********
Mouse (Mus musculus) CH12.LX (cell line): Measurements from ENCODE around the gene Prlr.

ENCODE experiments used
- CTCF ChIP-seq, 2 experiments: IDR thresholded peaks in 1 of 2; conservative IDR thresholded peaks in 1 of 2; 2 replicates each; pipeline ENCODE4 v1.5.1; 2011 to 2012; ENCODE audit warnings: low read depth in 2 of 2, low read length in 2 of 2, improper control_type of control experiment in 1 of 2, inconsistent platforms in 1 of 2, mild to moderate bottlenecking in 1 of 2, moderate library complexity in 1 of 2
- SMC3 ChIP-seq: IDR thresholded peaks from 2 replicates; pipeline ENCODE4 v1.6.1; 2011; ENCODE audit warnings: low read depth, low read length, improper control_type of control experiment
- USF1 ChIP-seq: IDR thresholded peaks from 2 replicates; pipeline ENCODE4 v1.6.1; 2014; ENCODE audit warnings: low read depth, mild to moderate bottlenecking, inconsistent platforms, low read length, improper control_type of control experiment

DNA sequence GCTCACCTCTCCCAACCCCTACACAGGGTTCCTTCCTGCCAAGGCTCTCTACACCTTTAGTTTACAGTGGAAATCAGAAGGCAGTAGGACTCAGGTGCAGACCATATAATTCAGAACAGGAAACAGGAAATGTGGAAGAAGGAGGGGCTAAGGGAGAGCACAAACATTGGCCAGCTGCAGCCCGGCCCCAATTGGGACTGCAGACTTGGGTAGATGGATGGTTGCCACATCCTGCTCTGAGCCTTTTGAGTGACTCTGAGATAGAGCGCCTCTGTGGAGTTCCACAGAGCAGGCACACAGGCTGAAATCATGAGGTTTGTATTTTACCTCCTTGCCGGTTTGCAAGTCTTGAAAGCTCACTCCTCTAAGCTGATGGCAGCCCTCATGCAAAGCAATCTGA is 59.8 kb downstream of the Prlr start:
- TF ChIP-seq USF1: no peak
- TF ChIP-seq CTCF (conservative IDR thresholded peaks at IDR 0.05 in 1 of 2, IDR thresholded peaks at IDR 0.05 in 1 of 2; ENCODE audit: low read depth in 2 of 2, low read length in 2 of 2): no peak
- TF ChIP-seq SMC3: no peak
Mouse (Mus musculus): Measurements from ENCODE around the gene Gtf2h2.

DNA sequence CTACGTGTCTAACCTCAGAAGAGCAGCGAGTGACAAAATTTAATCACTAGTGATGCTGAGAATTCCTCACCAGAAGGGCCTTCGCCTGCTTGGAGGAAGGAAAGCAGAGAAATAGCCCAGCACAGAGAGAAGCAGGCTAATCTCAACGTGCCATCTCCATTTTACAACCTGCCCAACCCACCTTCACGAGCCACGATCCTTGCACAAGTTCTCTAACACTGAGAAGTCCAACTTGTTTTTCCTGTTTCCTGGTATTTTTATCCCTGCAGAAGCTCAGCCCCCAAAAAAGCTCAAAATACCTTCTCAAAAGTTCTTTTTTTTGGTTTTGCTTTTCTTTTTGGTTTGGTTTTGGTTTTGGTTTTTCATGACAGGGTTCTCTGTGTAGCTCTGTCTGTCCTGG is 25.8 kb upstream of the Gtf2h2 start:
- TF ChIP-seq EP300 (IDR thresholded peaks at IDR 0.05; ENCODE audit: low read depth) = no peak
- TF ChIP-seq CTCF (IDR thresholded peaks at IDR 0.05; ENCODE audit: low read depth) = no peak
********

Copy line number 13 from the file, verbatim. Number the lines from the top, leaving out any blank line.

- TF ChIP-seq CTCF (IDR thresholded peaks at IDR 0.05; ENCODE audit: low read depth) = no peak